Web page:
The number of horizontally adjacent words in a "VERTIGON" can vary between 2 and an indefinitely large number, as when the "V E R T I G O N" stereographic-text object is used as a mural or frieze on a horizontally extended vertical surface. For use on a letter-size printed page or small poster the preferred number of horizontally adjacent identical words is between 3 and 16, with horizontally adjacent words displaced from each other a distance, (7), such that the internal angle , subtended by the right and left eye lines of sight at a convergence point, (5), in front of the actual image plane, (8), is between 2 degrees and 10 degrees, with a preferred angle of about 5.7 degrees.
"VERTIGON"s generally consist of a multiplicity of rows of horizontally repeated identical words, numbers, syllables, or short phrases. The words, numbers, syllables, or phrases generally differ from row to row and are horizontally and differentially spaced-apart to emulate stereoscopic or pseudoscopic parallax, and constitute a printed textual message when the word of each row is read in vertical sequence. The text message is not hidden and is immediately visible and comprehensible. The words of the message, however, are perceived to float in space in 3-dimensions as if different parts of the text were located on different transparent planes at different distances from the viewer when the point of convergence of the viewer's line of sight lies either in front of or beyond the actual plane of the printed text.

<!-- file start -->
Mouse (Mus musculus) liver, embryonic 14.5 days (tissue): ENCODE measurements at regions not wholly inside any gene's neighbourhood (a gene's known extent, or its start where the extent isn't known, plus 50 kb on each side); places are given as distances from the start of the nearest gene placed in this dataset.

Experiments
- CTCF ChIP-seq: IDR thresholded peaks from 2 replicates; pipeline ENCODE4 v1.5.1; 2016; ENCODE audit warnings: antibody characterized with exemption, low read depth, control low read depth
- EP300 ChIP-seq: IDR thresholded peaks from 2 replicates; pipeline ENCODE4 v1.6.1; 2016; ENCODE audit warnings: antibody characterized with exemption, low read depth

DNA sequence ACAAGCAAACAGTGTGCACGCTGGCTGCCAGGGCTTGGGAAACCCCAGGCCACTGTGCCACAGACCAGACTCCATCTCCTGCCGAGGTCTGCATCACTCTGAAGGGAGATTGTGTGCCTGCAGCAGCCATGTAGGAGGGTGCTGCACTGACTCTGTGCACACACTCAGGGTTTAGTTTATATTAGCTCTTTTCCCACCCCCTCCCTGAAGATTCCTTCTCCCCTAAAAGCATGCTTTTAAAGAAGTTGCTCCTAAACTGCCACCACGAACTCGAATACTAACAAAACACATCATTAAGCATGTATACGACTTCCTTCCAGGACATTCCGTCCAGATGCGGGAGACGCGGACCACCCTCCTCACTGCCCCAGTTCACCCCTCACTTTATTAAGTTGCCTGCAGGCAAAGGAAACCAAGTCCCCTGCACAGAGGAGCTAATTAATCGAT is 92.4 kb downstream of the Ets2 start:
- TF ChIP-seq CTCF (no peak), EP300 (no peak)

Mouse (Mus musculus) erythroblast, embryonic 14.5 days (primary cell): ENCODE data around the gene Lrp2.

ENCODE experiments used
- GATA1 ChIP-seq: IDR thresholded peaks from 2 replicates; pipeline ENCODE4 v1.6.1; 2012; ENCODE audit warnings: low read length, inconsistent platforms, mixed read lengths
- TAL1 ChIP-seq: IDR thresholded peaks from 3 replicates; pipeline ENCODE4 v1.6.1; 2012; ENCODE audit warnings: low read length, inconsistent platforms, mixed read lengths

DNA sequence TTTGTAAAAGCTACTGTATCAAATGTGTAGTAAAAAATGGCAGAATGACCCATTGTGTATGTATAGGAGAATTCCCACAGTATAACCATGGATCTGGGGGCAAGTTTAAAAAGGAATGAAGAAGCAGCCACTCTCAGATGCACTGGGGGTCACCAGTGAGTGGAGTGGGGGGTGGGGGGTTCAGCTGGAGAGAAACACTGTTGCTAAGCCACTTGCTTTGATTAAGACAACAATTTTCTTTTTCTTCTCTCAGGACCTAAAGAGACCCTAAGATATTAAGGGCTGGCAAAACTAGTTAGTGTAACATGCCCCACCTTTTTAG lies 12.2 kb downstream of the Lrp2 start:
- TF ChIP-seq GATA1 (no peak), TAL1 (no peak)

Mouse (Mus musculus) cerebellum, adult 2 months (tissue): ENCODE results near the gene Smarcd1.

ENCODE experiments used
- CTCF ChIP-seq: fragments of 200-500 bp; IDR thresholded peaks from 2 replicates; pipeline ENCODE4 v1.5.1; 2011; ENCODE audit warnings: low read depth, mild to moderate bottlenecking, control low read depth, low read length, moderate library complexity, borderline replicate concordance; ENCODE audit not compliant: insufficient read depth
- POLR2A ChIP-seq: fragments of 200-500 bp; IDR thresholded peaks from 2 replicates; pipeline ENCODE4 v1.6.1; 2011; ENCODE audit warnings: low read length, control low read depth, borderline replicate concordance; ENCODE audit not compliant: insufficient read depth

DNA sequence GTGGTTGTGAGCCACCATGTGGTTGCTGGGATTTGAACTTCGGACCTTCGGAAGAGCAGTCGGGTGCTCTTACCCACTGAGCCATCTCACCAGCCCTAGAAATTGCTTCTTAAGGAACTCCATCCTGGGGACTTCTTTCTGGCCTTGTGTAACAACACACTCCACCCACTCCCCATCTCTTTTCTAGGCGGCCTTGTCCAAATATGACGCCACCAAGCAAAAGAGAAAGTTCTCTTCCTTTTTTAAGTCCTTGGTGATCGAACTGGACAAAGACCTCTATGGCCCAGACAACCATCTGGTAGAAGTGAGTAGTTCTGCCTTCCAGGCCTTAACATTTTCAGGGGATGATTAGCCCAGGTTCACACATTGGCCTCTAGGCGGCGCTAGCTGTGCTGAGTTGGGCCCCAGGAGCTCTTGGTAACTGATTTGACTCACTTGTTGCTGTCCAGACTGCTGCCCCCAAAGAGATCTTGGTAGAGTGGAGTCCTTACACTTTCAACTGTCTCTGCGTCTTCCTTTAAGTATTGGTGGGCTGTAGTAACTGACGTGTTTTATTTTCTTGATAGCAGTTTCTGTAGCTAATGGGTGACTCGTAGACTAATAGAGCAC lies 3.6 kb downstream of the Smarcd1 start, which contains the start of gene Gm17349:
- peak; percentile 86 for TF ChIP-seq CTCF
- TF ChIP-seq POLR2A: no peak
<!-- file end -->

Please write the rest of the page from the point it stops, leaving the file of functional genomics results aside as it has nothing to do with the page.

To perceive the 3-dimensional effect, the viewer holds the stereograhic-text object about 16-24 inches in front of the eyes and stares past the array until any 2 horizontally adjacent words fuse into one. The message will then become 3-dimensional, with words appearing to float in space at different distances from the viewer. Alternatively, the viewer may hold the point of a pencil between 2 horizontally adjacent words and fix his gaze on the pencil point. The pencil point is then moved slowly toward the viewer and away from the printed surface. At a pencil point distance of about 3 to 10 inches from the selected adjacent words they will suddenly appear as one single clearly readable word. After a few seconds at this position the words of the text stereogram will appear to be floating in space and approaching the viewer.
A general method of making "VERTIGON"s is to assign desired perpendicular distances of depth beyond the base plane of the printed surface to the individual letters, words, or phrases that combine in vertical sequence to compose the text message of the "VERTIGON" and subsequently impose a horizontal parallax displacement of each said same letter, word, or phrase, on the horizontally adjacent word, said horizontal displacement corresponding to a shift in viewing angle of 2 degrees to 10 degrees but preferably about 5.7 degrees. The latter choice of viewing angle displacement will impose a linear horizontal displacement of the text of the adjacent word equal to about 0.1 time the assigned perpendicular depth distance of the text. Assigned depth distances of text elements should preferably be between zero and about 15 inches beyond the base plane.